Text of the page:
The CALET Cosmic Ray experiment, led by Professor Shoji Torii from Waseda University in Japan, along with collaborators from LSU and other researchers in the U.S. and abroad, have successfully carried out the high-precision measurement of cosmic-ray electron spectrum up to 3 tera electron volts (TeV) by using the CALorimetric Electron Telescope (CALET) on the Japanese Experimental Module, the Exposed Facility on the International Space Station (ISS). This experiment is the first to make direct measurements of such high energy electrons in space.
The CALET experiment is funded by the Japanese Space Agency (JAXA), the Italian Space Agency (ASI), and NASA. John Wefel, professor emeritus in LSU’s Department of Physics and Astronomy, serves as the spokesperson for the U.S. CALET team, which includes LSU (lead U.S. institution), NASA Goddard Space Flight Center, Washington University, and the University of Denver. Other LSU researchers working with the project are PhD student Nick Cannady, research associates Doug Granger and Amir Javaid, former LSU undergraduate Anthony Ficklin, and professors of physics and astronomy Greg Guzik and Mike Cherry.
“High energy electrons are difficult to measure, but important because they potentially provide information about nearby astrophysical sources of high energy radiation and/or dark matter,” said Cherry. The CALET team published its first results in Physical Review Letters.
“The initial results provide a hint of anticipated structure in the high energy spectrum, which may indicate the presence of a nearby source of high energy particles like a pulsar or the annihilation of dark matter.”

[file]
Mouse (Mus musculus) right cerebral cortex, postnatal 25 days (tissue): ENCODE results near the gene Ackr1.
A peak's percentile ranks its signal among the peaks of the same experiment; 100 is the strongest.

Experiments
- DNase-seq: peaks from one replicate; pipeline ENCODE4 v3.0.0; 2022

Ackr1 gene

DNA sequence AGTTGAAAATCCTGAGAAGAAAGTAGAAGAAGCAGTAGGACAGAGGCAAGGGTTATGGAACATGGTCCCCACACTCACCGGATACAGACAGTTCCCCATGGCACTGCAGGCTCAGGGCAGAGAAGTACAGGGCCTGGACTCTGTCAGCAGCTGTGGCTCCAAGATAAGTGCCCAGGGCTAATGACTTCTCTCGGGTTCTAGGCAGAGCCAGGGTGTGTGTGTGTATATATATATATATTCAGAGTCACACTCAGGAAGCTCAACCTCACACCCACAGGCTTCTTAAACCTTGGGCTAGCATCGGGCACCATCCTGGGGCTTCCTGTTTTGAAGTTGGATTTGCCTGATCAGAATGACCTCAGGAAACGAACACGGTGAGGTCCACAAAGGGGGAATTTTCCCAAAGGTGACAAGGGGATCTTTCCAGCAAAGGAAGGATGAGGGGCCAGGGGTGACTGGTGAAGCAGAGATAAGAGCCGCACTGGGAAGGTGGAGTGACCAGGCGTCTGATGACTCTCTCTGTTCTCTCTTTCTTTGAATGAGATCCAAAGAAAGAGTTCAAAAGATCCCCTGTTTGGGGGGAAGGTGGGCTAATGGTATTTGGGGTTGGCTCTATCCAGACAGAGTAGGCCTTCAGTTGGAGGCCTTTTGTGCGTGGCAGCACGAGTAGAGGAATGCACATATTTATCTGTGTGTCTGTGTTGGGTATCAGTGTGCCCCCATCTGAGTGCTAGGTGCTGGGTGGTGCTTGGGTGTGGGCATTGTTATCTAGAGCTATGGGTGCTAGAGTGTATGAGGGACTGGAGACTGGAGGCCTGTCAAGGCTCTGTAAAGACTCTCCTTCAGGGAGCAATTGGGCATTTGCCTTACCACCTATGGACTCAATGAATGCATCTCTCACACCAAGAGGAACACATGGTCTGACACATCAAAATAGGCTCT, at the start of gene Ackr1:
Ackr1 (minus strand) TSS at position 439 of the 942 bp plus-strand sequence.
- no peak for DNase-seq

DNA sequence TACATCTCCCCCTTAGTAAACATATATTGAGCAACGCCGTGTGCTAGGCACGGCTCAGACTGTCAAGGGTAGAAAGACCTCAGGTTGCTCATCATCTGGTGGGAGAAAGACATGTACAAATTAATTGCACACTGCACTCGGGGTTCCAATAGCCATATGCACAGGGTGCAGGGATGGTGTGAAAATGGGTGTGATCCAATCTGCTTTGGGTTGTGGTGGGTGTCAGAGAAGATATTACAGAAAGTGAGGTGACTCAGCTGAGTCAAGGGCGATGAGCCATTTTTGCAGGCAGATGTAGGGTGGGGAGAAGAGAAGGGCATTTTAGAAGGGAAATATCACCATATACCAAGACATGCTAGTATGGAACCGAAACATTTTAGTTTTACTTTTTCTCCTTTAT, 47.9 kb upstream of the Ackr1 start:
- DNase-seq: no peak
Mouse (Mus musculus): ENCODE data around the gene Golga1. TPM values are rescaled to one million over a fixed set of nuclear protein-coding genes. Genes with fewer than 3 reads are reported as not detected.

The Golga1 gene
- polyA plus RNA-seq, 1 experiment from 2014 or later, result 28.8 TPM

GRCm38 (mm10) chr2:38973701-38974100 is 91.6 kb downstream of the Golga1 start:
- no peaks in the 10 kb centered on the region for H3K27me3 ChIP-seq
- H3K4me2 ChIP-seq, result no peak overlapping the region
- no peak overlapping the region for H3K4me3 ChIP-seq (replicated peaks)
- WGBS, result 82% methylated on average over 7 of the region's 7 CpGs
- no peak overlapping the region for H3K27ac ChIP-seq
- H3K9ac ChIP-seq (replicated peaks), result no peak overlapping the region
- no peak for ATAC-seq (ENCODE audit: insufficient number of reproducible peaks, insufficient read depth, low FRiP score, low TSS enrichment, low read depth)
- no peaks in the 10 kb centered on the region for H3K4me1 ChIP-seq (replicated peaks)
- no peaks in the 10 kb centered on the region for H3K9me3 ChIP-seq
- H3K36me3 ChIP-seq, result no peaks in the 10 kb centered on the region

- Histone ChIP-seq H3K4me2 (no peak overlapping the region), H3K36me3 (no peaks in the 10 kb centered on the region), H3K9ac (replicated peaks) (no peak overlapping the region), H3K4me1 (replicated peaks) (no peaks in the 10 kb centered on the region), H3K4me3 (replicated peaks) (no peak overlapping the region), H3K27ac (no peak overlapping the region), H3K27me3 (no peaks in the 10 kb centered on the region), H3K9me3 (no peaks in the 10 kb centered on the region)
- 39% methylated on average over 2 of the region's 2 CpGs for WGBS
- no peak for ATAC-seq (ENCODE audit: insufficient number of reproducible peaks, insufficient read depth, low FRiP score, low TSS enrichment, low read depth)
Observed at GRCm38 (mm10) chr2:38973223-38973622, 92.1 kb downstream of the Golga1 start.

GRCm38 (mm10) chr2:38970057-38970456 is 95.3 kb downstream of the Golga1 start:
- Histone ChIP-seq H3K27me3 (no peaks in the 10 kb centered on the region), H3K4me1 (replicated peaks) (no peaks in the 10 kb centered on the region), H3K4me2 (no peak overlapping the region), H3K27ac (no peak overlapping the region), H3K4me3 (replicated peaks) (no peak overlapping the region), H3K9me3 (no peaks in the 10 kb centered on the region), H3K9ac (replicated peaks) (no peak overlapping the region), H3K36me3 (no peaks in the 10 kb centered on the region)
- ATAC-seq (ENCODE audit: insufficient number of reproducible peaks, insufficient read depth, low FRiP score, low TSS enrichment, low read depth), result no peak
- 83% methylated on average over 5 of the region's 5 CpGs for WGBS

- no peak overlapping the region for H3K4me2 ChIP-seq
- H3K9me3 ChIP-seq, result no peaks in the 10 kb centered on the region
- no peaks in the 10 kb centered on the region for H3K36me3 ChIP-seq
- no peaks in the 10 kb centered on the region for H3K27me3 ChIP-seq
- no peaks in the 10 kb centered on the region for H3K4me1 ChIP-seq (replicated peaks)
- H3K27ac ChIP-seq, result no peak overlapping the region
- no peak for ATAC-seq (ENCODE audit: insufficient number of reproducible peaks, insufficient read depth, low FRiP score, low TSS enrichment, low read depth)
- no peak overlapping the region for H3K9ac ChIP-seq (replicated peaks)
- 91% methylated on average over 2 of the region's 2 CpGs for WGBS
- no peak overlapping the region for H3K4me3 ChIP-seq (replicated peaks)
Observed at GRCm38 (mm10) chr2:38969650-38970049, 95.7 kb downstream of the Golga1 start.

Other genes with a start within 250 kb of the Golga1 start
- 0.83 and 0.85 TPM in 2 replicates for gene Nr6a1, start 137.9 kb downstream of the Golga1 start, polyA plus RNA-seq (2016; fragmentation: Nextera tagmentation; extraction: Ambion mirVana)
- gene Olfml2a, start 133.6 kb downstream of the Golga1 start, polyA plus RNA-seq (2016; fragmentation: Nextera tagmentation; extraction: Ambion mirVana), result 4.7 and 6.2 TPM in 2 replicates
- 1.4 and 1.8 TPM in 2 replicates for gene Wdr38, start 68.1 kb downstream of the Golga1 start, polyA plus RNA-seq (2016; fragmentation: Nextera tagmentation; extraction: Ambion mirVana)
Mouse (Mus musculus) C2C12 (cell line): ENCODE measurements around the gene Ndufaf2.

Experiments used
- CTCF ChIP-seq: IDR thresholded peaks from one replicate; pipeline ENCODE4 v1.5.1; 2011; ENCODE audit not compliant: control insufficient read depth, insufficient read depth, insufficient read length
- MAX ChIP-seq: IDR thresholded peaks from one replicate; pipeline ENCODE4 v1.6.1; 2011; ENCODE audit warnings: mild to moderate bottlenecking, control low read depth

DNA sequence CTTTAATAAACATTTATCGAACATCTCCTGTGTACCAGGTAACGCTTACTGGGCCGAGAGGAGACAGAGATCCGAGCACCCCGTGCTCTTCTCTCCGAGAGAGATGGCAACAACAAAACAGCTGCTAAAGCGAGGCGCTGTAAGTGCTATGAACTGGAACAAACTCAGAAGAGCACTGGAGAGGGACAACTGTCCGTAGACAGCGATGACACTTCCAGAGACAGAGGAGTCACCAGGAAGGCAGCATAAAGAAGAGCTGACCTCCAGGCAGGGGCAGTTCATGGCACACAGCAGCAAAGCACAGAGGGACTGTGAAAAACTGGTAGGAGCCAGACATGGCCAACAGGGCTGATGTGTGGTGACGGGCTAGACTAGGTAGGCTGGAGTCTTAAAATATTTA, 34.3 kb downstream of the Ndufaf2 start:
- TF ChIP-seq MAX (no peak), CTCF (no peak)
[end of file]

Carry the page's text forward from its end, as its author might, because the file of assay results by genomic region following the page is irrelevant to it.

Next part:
CALET was installed on the ISS in August 2015 and has been accumulating scientific data since October 2015 with a goal of five years of operation. CALET is the first Japanese-led space-based mission dedicated to cosmic ray observations.
The origin and acceleration of cosmic rays are still one of the cosmic mysteries, and cosmic-ray electrons are one of the most important targets of high-energy cosmic ray research. However, in order to observe high-energy electrons, it is required to have (1) high-precision energy measurement of each cosmic ray particle, (2) sensitivity to detect the very rare electron flux, and (3) the capability to identify electrons buried under the over 1,000 times higher flux of cosmic ray protons. Thus the measurement of electrons above 1 TeV has been a difficult goal to achieve.
The calorimeter of CALET, with its unique and crucial capabilities, enables scientists to perform accurate measurement of cosmic-ray electrons into the TeV region thanks to the long-term exposure available on the ISS.
This measurement demonstrates the ability of CALET to do a precise direct measurement of electrons above 1 TeV that was difficult for past experiments. With five years of observations, CALET will achieve nearly six times higher statistics compared to this first result, and will allow for reduction of the systematic uncertainties, including that from the detector response.
The goal of the project is to push the energy limit to 20 TeV and to obtain the precise energy spectrum, hopefully making it possible to demonstrate definitively the presence of nearby astrophysical cosmic ray sources and/or to reveal the nature of dark matter.